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Turkish Delight Bursting at the seams with culture, art, history and fabulous food, bustling Istanbul is the ultimate city break

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Istanbul city

Istanbul city

Erin at the Grand Bazaar

Erin at the Grand Bazaar

The central Novotel Istanbul Bosphorus

The central Novotel Istanbul Bosphorus

Food to feast on

Food to feast on

The famous Hagia Sophia

The famous Hagia Sophia

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Istanbul city

The cat was black and fluffy with pointy ears, and very cute. I approached it without caution and reached to pet its head. And just like that, it had scratched my hand.


It didn’t draw blood but I could feel a shot of pain as I stood nursing my hand. This was not a random cat on a street in Dublin, but one of the many strays that seem to be everywhere in Turkey, and especially in Istanbul.

There are cats lazing outside kebab shops, cats in restaurants where they slink around the customers’ legs, and even cats in mosques. At one point, I saw a high-end designer shop with a stunning bejewelled gown on display — and a cat asleep on the window, underneath it.

Don’t be put off, however, by my run-in with an unfriendly puss — which took place in Taksim Square, in the centre of Istanbul. Most of the furry felines are friendly, as they depend on strangers for food.

There is, of course, far more to Istanbul than cats. This is a vibrant metropolis of over 15 million people, which is bursting with culture, due in part to its unique geographical location. Divided by the impressive Bosphorus strait, one half of Istanbul is in Europe and the other in Asia.

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The central Novotel Istanbul Bosphorus

The central Novotel Istanbul Bosphorus

The central Novotel Istanbul Bosphorus

Given that it’s just a three-and-a-half hour flight from Dublin, Istanbul is a fantastic city break, combining history, culture and art, with great restaurants and an exciting nightlife.

We were lucky to fly business class with Turkish Airlines which made the journey even sweeter with access to the exclusive airport lounge and, once on board, spacious reclining seats, mouth-watering Turkish cuisine and a wide selection of drinks.

Arriving in Istanbul, it’s hard not to be struck by the sheer size of the airport. Opened in 2018, it’s the biggest in the world. The size of the city also quickly becomes apparent.

On a short break you can only hope for a tantalising taste of Istanbul, so there’s no time to be wasted. We don our walking shoes and begin with a visit to the Hagia Sophia. This iconic sixth century Byzantine building towers elegantly above the city. Once the centre of religious, political and artistic life in Istanbul, it was built as a church, turned into a mosque after 900 years, later again was a museum and more recently it became a mosque once more.

Marvel at the stately marble columns, the intricate mosaics, gold calligraphy and the beautiful dome, which delicately filters the daylight above you.

There are no seats but you can sit down on the thick turquoise carpet of the mosque. It’s hard not to be struck by a sense of peace and hushed reverence inside this stunning building. A 10-minute walk away is Topkapi Palace. This ornate structure was the court of the Ottoman Empire, housing famous sultans, courtiers, concubines and eunuchs, between the 15th and the 19th centuries.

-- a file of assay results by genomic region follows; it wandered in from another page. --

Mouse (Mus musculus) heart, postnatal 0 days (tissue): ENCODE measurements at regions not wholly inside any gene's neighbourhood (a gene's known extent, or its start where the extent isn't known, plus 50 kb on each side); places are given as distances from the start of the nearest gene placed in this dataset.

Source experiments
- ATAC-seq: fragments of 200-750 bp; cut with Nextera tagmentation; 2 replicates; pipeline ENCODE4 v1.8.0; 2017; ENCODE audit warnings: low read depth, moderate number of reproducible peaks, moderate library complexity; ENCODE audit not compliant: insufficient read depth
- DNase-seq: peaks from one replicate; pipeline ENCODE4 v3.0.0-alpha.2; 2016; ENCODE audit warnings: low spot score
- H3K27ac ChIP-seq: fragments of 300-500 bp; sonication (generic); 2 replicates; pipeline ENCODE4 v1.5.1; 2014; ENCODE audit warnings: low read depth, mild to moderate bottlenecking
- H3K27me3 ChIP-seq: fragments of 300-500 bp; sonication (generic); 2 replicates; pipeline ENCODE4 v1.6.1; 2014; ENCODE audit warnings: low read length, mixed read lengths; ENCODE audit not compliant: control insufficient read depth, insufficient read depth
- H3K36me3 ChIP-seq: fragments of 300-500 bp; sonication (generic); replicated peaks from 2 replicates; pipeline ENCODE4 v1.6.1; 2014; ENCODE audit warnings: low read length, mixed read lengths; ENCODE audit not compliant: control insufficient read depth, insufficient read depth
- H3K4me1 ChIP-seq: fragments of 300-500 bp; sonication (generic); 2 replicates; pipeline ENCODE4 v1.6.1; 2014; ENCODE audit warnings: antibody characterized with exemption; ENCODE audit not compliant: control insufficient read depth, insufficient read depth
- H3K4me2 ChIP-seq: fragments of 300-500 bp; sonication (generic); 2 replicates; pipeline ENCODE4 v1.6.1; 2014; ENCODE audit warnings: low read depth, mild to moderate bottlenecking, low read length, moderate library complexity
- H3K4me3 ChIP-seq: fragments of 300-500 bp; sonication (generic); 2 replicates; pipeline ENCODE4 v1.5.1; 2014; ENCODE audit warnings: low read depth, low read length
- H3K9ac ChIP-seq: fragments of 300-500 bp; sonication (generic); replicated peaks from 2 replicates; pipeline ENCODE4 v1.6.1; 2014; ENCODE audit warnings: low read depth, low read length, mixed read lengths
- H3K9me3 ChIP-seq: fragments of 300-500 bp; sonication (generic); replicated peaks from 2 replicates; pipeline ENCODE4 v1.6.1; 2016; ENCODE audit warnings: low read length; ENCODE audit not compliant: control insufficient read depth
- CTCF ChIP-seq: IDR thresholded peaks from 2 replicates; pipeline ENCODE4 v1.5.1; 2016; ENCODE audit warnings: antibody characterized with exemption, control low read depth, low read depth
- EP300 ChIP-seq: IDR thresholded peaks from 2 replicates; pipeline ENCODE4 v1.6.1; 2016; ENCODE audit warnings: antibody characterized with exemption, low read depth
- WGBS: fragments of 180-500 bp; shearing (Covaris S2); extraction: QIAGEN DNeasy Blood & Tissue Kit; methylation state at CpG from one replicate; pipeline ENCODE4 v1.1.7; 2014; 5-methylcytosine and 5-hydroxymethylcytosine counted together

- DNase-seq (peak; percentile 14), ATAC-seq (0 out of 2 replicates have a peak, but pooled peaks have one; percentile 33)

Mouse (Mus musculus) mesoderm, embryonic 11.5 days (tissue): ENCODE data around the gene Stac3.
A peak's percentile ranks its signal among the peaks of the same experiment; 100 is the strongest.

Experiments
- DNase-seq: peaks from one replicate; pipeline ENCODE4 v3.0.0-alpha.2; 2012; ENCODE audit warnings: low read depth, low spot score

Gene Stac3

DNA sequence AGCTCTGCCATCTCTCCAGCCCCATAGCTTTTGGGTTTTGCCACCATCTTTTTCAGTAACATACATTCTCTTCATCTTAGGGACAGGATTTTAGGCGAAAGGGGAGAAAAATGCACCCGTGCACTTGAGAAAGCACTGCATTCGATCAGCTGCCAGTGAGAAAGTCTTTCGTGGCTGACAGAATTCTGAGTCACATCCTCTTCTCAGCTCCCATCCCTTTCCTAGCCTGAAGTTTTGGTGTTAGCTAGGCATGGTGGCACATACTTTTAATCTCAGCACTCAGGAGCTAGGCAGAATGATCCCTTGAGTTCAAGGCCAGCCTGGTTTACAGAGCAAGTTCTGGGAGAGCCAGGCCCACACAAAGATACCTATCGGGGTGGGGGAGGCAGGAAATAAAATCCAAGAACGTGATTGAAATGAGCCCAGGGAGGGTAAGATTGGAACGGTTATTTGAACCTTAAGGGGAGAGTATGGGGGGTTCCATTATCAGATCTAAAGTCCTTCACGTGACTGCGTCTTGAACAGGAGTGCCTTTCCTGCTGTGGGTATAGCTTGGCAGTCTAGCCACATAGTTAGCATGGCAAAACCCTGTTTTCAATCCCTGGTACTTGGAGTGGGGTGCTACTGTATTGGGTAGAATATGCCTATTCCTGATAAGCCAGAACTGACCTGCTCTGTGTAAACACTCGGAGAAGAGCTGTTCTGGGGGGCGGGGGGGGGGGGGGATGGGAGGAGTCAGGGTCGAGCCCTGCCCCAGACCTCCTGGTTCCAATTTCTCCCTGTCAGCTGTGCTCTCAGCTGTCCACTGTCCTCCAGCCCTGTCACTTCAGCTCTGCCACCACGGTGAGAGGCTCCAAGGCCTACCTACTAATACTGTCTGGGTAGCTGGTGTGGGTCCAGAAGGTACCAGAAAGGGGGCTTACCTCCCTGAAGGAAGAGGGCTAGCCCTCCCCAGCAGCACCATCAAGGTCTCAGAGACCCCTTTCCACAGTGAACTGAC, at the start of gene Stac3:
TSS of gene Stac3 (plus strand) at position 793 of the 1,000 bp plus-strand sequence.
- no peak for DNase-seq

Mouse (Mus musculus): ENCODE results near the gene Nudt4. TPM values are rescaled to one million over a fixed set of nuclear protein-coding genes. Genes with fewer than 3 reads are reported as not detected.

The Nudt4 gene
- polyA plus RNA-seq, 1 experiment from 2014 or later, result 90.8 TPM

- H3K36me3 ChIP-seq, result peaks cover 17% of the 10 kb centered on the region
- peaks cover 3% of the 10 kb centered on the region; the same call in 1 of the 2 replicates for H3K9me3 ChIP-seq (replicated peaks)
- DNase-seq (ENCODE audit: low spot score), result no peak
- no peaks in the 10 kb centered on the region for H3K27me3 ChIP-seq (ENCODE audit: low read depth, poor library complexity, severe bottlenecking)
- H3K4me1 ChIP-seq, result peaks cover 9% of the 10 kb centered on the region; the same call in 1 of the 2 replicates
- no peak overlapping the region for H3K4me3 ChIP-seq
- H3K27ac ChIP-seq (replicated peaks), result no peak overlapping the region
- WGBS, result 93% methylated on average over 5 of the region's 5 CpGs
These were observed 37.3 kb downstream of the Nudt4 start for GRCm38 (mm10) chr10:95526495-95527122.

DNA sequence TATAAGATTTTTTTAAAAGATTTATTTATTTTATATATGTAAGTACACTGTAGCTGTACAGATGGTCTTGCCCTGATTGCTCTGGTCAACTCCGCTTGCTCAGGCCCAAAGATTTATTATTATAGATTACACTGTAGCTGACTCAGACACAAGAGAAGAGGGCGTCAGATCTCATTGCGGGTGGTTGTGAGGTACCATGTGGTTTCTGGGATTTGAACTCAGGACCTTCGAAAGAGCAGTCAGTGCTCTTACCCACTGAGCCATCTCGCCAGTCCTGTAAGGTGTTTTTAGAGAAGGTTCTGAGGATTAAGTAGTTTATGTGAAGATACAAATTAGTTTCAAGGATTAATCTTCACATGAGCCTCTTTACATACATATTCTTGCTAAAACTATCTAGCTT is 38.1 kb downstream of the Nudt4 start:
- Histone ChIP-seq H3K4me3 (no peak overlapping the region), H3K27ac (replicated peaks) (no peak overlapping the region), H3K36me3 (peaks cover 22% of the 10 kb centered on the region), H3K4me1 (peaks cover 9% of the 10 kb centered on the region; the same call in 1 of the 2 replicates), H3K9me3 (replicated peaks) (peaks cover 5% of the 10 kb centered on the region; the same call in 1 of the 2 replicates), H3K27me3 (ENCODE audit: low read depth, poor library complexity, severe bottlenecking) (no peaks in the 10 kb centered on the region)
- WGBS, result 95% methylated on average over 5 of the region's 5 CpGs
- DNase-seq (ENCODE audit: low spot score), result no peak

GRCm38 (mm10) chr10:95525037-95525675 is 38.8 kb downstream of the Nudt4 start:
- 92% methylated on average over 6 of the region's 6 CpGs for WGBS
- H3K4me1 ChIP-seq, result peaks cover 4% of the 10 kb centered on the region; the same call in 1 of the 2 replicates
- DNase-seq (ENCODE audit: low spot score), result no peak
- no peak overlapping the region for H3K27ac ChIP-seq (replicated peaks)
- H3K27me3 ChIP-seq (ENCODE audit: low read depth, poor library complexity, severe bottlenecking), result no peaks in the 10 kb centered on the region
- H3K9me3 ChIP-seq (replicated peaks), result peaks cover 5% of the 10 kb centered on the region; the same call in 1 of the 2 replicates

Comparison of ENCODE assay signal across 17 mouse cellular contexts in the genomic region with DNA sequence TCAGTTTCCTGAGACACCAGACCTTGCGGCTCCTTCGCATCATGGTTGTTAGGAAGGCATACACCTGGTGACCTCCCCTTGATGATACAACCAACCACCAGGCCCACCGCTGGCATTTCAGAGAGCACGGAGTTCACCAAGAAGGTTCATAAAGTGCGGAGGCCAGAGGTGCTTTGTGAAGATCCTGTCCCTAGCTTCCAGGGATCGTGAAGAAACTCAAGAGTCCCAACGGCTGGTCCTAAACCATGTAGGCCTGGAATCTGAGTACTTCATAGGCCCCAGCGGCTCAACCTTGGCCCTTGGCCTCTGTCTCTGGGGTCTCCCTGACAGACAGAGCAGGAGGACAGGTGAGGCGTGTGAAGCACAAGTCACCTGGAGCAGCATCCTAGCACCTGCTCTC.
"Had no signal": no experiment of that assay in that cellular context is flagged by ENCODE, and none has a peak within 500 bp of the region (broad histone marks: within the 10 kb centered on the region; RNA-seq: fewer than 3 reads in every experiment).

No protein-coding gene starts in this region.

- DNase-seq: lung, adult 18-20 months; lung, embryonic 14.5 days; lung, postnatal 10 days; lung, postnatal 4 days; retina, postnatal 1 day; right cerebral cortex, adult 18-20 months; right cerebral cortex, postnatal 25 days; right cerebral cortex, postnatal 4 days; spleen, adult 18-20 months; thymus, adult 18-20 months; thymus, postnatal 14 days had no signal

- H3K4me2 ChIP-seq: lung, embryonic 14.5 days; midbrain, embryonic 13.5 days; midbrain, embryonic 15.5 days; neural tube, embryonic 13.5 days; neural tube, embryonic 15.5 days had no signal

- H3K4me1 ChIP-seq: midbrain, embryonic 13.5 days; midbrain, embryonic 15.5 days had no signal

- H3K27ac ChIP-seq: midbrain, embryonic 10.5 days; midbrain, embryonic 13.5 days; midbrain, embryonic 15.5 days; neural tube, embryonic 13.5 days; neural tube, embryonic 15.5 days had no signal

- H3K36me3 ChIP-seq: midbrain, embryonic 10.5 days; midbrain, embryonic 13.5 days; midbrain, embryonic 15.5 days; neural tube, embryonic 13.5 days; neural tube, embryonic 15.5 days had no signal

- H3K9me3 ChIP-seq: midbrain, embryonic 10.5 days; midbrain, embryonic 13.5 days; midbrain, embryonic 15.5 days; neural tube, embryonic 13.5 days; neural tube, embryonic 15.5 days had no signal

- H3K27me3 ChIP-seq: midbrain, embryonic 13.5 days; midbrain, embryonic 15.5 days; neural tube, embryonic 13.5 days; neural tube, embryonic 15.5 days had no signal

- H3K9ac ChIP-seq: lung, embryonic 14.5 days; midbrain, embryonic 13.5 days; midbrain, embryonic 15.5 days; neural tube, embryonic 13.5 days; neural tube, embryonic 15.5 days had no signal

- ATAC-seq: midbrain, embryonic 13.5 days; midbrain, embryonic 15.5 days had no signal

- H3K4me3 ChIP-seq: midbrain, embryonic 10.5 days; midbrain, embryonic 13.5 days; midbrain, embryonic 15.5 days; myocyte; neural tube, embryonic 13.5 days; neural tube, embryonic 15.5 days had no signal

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The famous Hagia Sophia

The famous Hagia Sophia

The famous Hagia Sophia

It reflects the wealth, status and history of the Turkish ruling class at every turn. Highlights include the Armoury, which has an impressive selection of ornate swords and antique weaponry on display.

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In the Treasury, you can admire the beautifully crafted jewellery of the era. Leave some time to wander leisurely through the four perfectly manicured courtyards in the Turkish sunshine. All the while saving energy for the Grand Bazaar.

This vast, bustling, covered market dates back to 1455 and is retail heaven for those who like a bargain. It houses over 4,000 shops and stalls selling everything from luxury leather goods to antiques and carpets, jewellery and knock-off designer fare.

Be prepared to haggle with handsome Turkish traders who will offer you Turkish tea and flirt unashamedly for a sale. You’ll be hungry after all that haggling and you’ll find lots of restaurants in the warren of side streets off Taksim Square.

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Food to feast on

Food to feast on

Food to feast on

Expect a delicious selection of hot and cold mezze dishes for starters. Hummus, baba ganoush, haydari (garlic yoghurt dip) and muhammara (roasted red pepper and walnut dip), among many others, all come with hot-out-of-the-oven flat bread.

A kebab is a must for the mains, although the Turkish kebab is an altogether more elegant affair than the Irish take-away version. Think succulent, finely-seasoned lamb pieces on skewers with fresh chargrilled peppers, onions and tomatoes. You’ll need a glass of the surprisingly good Turkish wine to wash it down. And do check under the table for a friendly cat. Chances are you’ll find one!

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